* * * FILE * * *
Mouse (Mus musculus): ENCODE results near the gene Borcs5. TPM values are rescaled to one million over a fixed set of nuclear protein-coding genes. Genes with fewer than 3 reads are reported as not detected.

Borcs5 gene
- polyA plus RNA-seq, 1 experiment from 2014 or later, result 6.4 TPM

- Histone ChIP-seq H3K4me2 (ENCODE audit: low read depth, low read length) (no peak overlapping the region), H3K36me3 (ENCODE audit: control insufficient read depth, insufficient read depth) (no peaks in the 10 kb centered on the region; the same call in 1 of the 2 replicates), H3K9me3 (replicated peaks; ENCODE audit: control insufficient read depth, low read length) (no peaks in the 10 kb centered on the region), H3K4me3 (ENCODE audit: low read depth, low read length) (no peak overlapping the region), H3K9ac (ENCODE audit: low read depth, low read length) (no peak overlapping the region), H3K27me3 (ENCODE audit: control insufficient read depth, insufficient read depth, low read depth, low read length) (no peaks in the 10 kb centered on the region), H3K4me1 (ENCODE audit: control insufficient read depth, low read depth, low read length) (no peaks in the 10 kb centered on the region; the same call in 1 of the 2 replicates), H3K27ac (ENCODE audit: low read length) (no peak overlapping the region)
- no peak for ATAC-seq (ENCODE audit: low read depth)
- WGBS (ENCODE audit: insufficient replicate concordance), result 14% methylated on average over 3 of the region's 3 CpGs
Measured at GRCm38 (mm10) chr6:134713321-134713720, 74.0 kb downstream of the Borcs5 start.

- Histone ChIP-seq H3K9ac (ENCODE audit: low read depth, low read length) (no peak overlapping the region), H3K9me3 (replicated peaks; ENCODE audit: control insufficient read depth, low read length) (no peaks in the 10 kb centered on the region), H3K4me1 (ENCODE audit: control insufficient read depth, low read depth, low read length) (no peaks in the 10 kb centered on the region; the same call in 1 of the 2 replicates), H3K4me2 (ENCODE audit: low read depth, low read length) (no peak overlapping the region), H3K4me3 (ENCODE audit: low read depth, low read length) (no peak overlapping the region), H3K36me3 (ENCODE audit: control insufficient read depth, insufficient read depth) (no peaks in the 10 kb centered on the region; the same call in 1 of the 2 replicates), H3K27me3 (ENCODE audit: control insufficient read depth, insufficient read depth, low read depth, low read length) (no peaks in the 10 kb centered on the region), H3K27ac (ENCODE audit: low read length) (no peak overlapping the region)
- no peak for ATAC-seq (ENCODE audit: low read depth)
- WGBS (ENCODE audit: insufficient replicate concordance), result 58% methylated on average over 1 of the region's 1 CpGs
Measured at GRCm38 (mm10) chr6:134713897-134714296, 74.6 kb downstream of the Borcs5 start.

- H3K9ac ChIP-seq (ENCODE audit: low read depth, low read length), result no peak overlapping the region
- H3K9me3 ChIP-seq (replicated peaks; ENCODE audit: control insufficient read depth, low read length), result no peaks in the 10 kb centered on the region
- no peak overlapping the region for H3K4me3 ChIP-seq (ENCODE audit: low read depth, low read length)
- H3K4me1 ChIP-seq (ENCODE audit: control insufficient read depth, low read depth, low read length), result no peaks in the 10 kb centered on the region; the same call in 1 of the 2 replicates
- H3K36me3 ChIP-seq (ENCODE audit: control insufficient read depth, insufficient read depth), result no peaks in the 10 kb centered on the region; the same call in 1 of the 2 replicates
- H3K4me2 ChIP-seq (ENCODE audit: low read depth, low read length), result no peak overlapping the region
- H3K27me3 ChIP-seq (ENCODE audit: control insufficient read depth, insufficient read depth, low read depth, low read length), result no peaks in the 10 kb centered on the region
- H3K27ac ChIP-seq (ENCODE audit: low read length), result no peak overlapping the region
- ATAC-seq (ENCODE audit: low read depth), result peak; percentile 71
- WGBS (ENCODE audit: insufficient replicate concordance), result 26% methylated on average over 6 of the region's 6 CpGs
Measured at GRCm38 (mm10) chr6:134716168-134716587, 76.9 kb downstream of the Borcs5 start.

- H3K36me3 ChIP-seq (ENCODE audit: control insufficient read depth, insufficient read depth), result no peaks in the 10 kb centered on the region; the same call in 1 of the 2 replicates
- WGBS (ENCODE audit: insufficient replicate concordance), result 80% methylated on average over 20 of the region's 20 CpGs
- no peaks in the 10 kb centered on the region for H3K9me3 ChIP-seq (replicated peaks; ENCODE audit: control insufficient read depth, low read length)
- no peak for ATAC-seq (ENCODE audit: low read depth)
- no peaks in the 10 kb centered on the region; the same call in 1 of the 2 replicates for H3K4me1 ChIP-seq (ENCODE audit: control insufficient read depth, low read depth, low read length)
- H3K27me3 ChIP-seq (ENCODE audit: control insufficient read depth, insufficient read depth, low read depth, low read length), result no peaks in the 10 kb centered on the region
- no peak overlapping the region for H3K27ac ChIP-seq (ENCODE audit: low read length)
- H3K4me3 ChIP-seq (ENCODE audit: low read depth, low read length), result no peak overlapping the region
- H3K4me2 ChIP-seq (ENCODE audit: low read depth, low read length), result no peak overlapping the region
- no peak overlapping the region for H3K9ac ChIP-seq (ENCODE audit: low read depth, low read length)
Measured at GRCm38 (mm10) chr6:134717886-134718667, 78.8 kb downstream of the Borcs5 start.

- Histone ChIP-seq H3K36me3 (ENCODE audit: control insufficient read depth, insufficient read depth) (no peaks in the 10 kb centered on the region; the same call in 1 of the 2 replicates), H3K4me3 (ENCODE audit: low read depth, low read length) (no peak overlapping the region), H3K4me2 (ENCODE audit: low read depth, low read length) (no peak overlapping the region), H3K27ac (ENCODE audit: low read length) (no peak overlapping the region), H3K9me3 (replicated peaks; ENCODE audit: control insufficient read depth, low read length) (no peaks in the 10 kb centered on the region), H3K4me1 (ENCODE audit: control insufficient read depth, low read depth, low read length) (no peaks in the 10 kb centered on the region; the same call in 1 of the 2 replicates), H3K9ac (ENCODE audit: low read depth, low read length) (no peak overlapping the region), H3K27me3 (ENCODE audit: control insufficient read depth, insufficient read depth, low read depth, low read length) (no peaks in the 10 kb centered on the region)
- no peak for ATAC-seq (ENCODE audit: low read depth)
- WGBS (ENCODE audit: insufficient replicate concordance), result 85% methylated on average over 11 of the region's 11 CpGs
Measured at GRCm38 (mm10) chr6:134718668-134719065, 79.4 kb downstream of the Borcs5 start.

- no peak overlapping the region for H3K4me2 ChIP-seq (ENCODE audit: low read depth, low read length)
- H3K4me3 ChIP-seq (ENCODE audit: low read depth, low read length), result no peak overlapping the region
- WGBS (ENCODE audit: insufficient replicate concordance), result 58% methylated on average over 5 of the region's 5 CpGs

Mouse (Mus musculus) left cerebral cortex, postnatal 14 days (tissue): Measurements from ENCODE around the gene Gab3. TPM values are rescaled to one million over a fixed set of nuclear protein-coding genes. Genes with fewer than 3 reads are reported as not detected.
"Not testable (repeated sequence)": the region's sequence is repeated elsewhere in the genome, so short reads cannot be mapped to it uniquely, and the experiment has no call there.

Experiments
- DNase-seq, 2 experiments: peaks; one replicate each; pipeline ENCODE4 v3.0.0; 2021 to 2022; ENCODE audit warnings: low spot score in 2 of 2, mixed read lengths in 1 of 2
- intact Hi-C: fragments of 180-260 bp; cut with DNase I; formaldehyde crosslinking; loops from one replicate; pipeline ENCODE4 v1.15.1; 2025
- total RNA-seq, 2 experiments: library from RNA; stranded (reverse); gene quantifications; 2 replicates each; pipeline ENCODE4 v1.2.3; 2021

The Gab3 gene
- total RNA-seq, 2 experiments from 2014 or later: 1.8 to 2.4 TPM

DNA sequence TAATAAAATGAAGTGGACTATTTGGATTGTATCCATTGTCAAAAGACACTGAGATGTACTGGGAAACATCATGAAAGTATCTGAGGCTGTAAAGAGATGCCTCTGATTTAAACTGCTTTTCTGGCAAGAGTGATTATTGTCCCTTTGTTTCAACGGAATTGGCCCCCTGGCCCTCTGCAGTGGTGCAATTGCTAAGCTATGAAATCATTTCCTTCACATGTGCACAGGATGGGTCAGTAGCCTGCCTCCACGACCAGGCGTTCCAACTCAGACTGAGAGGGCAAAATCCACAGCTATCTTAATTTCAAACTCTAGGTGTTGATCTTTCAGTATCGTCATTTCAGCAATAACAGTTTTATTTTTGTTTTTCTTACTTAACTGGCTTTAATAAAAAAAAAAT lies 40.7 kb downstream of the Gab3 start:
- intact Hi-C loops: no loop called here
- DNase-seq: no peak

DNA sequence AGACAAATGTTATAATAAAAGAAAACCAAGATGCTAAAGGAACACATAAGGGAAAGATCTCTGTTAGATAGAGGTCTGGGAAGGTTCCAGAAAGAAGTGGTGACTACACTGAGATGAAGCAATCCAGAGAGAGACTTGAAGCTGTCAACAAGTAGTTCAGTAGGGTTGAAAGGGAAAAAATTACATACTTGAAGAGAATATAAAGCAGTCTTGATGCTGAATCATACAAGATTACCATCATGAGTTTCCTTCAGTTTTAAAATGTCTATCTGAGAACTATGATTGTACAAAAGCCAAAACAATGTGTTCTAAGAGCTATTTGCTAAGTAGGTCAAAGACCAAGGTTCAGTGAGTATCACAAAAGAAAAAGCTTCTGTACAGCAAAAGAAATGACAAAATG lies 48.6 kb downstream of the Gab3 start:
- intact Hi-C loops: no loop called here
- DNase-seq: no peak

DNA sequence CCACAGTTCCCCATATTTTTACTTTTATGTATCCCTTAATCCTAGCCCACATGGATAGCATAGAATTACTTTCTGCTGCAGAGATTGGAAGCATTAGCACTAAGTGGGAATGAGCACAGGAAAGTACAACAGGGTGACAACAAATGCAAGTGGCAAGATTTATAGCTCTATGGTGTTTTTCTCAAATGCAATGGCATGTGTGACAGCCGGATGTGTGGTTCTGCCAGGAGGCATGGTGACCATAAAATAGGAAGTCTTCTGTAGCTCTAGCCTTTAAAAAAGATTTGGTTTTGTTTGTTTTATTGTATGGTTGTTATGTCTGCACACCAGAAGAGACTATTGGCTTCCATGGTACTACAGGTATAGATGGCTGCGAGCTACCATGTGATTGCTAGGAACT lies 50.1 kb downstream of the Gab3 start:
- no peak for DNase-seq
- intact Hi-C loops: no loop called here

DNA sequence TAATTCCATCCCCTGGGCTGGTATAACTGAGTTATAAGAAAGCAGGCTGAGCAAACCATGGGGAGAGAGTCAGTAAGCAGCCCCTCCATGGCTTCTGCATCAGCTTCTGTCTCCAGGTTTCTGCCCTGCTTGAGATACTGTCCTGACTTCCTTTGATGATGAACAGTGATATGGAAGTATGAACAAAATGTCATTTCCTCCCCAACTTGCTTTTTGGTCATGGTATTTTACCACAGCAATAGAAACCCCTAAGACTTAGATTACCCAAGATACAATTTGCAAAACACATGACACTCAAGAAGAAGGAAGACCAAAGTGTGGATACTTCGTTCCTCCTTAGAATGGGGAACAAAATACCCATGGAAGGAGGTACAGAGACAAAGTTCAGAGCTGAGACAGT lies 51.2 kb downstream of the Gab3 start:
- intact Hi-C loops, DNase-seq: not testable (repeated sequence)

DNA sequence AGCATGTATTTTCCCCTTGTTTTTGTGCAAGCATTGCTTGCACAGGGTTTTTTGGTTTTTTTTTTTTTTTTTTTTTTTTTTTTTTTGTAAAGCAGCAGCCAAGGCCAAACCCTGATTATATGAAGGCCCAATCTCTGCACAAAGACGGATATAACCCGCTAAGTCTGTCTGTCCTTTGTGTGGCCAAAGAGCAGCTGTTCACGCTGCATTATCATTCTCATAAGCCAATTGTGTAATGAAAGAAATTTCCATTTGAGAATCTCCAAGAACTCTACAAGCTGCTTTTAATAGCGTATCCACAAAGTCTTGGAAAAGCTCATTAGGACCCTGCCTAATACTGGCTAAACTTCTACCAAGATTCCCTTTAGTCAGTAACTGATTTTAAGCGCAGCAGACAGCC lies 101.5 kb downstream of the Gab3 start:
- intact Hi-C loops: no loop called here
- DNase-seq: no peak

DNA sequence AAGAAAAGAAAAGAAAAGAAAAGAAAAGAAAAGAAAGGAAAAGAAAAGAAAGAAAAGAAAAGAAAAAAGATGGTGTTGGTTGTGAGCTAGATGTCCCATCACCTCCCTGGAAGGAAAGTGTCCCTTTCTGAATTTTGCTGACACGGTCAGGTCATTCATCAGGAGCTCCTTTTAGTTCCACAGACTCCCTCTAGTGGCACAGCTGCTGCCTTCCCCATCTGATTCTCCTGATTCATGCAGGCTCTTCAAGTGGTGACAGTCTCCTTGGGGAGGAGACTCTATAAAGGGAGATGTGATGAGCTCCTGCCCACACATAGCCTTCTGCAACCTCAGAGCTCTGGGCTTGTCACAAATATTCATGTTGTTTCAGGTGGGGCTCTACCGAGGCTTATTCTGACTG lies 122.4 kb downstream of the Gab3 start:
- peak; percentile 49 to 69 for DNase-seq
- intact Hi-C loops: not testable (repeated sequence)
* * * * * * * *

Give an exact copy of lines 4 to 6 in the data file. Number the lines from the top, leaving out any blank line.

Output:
- Histone ChIP-seq H3K4me2 (ENCODE audit: low read depth, low read length) (no peak overlapping the region), H3K36me3 (ENCODE audit: control insufficient read depth, insufficient read depth) (no peaks in the 10 kb centered on the region; the same call in 1 of the 2 replicates), H3K9me3 (replicated peaks; ENCODE audit: control insufficient read depth, low read length) (no peaks in the 10 kb centered on the region), H3K4me3 (ENCODE audit: low read depth, low read length) (no peak overlapping the region), H3K9ac (ENCODE audit: low read depth, low read length) (no peak overlapping the region), H3K27me3 (ENCODE audit: control insufficient read depth, insufficient read depth, low read depth, low read length) (no peaks in the 10 kb centered on the region), H3K4me1 (ENCODE audit: control insufficient read depth, low read depth, low read length) (no peaks in the 10 kb centered on the region; the same call in 1 of the 2 replicates), H3K27ac (ENCODE audit: low read length) (no peak overlapping the region)
- no peak for ATAC-seq (ENCODE audit: low read depth)
- WGBS (ENCODE audit: insufficient replicate concordance), result 14% methylated on average over 3 of the region's 3 CpGs